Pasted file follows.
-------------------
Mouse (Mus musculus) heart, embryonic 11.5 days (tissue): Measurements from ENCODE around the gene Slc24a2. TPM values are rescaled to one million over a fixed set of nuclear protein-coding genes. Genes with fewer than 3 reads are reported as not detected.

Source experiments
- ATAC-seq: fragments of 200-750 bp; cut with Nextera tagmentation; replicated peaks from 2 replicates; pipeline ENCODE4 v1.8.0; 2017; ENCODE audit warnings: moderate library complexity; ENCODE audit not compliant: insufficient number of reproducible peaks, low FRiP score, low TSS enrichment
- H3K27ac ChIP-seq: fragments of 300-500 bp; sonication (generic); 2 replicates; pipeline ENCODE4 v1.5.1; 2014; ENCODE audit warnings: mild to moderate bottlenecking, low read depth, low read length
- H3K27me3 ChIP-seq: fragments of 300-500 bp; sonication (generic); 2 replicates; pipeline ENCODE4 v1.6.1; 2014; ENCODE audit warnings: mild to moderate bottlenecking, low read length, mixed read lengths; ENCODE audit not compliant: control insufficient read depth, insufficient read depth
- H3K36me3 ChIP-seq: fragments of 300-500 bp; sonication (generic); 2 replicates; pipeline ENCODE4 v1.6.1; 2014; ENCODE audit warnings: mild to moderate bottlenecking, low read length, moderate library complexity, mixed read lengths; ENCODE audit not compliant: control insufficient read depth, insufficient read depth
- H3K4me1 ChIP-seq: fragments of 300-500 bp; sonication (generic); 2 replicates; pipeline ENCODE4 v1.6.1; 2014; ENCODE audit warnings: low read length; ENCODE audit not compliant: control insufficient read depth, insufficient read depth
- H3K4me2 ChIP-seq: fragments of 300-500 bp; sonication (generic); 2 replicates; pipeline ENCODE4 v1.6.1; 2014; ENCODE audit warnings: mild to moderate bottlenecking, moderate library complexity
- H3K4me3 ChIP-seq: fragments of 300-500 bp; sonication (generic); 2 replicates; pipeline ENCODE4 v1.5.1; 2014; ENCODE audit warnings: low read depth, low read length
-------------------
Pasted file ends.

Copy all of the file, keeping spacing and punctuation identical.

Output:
Mouse (Mus musculus) heart, embryonic 11.5 days (tissue): Measurements from ENCODE around the gene Slc24a2. TPM values are rescaled to one million over a fixed set of nuclear protein-coding genes. Genes with fewer than 3 reads are reported as not detected.

Source experiments
- ATAC-seq: fragments of 200-750 bp; cut with Nextera tagmentation; replicated peaks from 2 replicates; pipeline ENCODE4 v1.8.0; 2017; ENCODE audit warnings: moderate library complexity; ENCODE audit not compliant: insufficient number of reproducible peaks, low FRiP score, low TSS enrichment
- H3K27ac ChIP-seq: fragments of 300-500 bp; sonication (generic); 2 replicates; pipeline ENCODE4 v1.5.1; 2014; ENCODE audit warnings: mild to moderate bottlenecking, low read depth, low read length
- H3K27me3 ChIP-seq: fragments of 300-500 bp; sonication (generic); 2 replicates; pipeline ENCODE4 v1.6.1; 2014; ENCODE audit warnings: mild to moderate bottlenecking, low read length, mixed read lengths; ENCODE audit not compliant: control insufficient read depth, insufficient read depth
- H3K36me3 ChIP-seq: fragments of 300-500 bp; sonication (generic); 2 replicates; pipeline ENCODE4 v1.6.1; 2014; ENCODE audit warnings: mild to moderate bottlenecking, low read length, moderate library complexity, mixed read lengths; ENCODE audit not compliant: control insufficient read depth, insufficient read depth
- H3K4me1 ChIP-seq: fragments of 300-500 bp; sonication (generic); 2 replicates; pipeline ENCODE4 v1.6.1; 2014; ENCODE audit warnings: low read length; ENCODE audit not compliant: control insufficient read depth, insufficient read depth
- H3K4me2 ChIP-seq: fragments of 300-500 bp; sonication (generic); 2 replicates; pipeline ENCODE4 v1.6.1; 2014; ENCODE audit warnings: mild to moderate bottlenecking, moderate library complexity
- H3K4me3 ChIP-seq: fragments of 300-500 bp; sonication (generic); 2 replicates; pipeline ENCODE4 v1.5.1; 2014; ENCODE audit warnings: low read depth, low read length